StarStruck Pt. 1 – To Be Continued…


I’ve lost count of how many Facebook messages and timeline posts I’ve received, not to mention the strangers that I’ve run into, that have wanted me to help them get their child in the entertainment business. And I understand why. But honestly, at times, I have found it to be a little, let’s see, daunting (for a lack of a better word), when I find myself in a position where I really can’t help you.

My son has been successful in the business for a number of reasons. I believe I have touched on the whys in the past. But trust me the “success” we are experiencing has not come without a price. I’ve had to make some major sacrifices; financially, emotionally, spiritually, and physically.

Unfortunately, people only see faces on the big movie screens, on their televisions, in magazines, or they see the names in lights, along with the money, the houses, the cars, the clothes, and the bling, of course…but they never stop to think where people were before the fame or what it took for them to get where they are now.

As much as I would like to talk sense into every one of you and try to get you to understand, that this thing that I do, “momaging,” is not, and I repeat, not for the faint of heart, I know you wouldn’t listen to me anyway. So here we are ladies—and gentleman, I present to you with my first installment, if you will, of the series StArStRuCk!

So you say your child’s a star? Ok, presuming that:

1) your child is really interested in acting (believe me, casting directors can tell. We’ll discuss this later),

2) you live in or near an area that has agents and work,

3) you understand the investment that has to be made and,

4) you’re completely committed to the full-time task ahead, we can continue.

I’ll address point number 2 and number 3 today. It’s very important to think about where you live. The major markets are in Los Angeles, New York, Atlanta and Chicago. Unless you are willing to travel to these places or seriously considering relocating either temporarily (at least 4-6 months) or permanently, agents and work opportunities where you live may be slim to none.

When I say “investment,” I do mean investment. It costs to be in this business. You’re very first expense, if you don’t live in those markets will be your temporary or permanent moving/rental expenses. They can cost you several thousands of dollars monthly which depends solely on your personal situation.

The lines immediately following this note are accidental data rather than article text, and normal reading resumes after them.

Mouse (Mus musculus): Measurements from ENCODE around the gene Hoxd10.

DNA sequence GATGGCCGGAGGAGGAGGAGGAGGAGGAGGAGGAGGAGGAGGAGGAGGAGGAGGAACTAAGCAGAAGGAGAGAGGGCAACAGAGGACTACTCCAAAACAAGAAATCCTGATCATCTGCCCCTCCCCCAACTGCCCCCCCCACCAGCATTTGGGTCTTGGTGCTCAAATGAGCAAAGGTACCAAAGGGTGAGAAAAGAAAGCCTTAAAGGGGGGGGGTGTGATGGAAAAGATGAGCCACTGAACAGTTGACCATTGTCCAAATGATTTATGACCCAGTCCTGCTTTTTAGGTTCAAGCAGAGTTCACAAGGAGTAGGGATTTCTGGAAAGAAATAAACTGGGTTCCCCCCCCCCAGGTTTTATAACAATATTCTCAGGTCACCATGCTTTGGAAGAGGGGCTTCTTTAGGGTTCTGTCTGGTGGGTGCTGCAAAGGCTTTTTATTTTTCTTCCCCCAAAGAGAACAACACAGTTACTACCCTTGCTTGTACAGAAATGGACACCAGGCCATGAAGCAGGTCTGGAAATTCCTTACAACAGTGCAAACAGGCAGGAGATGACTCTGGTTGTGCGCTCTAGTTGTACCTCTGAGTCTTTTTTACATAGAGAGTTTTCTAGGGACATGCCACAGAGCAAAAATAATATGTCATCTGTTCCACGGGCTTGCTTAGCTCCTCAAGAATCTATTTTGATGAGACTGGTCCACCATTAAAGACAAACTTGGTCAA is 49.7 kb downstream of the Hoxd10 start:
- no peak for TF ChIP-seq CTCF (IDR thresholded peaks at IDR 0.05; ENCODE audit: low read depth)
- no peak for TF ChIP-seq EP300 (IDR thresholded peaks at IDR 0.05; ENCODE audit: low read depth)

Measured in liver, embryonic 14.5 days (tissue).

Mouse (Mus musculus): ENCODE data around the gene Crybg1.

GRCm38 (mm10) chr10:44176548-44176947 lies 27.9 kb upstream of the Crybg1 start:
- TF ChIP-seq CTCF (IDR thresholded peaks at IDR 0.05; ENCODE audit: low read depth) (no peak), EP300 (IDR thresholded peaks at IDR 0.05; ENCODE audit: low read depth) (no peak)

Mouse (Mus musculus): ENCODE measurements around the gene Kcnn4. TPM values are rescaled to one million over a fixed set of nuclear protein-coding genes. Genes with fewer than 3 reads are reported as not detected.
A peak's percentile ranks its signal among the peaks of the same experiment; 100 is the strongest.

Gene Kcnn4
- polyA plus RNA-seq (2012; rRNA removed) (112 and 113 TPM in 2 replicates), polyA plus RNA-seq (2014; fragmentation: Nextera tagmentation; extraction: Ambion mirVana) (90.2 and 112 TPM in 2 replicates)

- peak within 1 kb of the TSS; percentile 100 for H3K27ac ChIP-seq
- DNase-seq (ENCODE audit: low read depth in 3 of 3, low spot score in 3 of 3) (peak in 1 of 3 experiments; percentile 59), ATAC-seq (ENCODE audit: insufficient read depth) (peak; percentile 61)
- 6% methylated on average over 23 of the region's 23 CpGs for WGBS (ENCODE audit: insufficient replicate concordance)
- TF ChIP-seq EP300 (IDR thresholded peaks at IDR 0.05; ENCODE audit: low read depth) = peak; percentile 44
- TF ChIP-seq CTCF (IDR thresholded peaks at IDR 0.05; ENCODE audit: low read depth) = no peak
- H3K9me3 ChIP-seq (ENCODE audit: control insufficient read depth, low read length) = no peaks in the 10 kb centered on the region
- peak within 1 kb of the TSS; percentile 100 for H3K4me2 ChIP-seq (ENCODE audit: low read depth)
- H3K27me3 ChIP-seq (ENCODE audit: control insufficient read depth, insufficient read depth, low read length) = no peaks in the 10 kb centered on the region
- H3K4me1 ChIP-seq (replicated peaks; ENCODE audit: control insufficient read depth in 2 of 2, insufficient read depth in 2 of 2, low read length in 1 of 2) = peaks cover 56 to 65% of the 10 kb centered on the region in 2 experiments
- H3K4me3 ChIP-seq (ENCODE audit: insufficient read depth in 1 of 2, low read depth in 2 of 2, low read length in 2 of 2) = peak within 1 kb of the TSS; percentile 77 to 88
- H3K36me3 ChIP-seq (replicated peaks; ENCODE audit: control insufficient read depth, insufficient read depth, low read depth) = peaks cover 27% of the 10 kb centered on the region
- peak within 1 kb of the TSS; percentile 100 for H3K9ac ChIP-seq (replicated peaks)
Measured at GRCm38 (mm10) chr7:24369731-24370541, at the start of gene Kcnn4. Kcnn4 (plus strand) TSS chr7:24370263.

And if your child is chosen for representation by an agent, there’s the average yearly cost of acting head shots $250–$500 and/or modeling comp cards $250–$500. Then you have the average cost of $250-$400 for every 4-6 week commercial and/or theatrical (TV/film) class your child takes. Of course this will also vary from family to family.

There are also other recommended training expenses for voice-over ($250-$400) and dance ($180-$300) classes. Last but not least, if your child books 3 Union commercials, they are required to join the SAG-AFTRA Union for an initial fee of approx. $3000, and will be responsible for bi-annual dues based on a percentage of what your child makes.

I actually met a couple of moms that were interested in my management services that told me they were hoping to use the money their kid would make from a job first to pay for the things that they needed to get started. Needless to say, I didn’t represent their child, because it was just absurd to think that way.

When your child enters the entertainment industry and are lucky enough to start making their own money, they are considered contract employees; owners of their own business, in the eyes of the IRS. And just like with any other business, you have to make investments to start it.

Okay, so I think I’ve given you enough to think about. Stay tuned for StArStRuCk! PaRt 2. And if you know of any friends that have been talking about getting their kid started in the business, be sure to tell them to like SiNgLe MoMmY FiLeS on Facebook or visit to get the information first hand.

See you next week!

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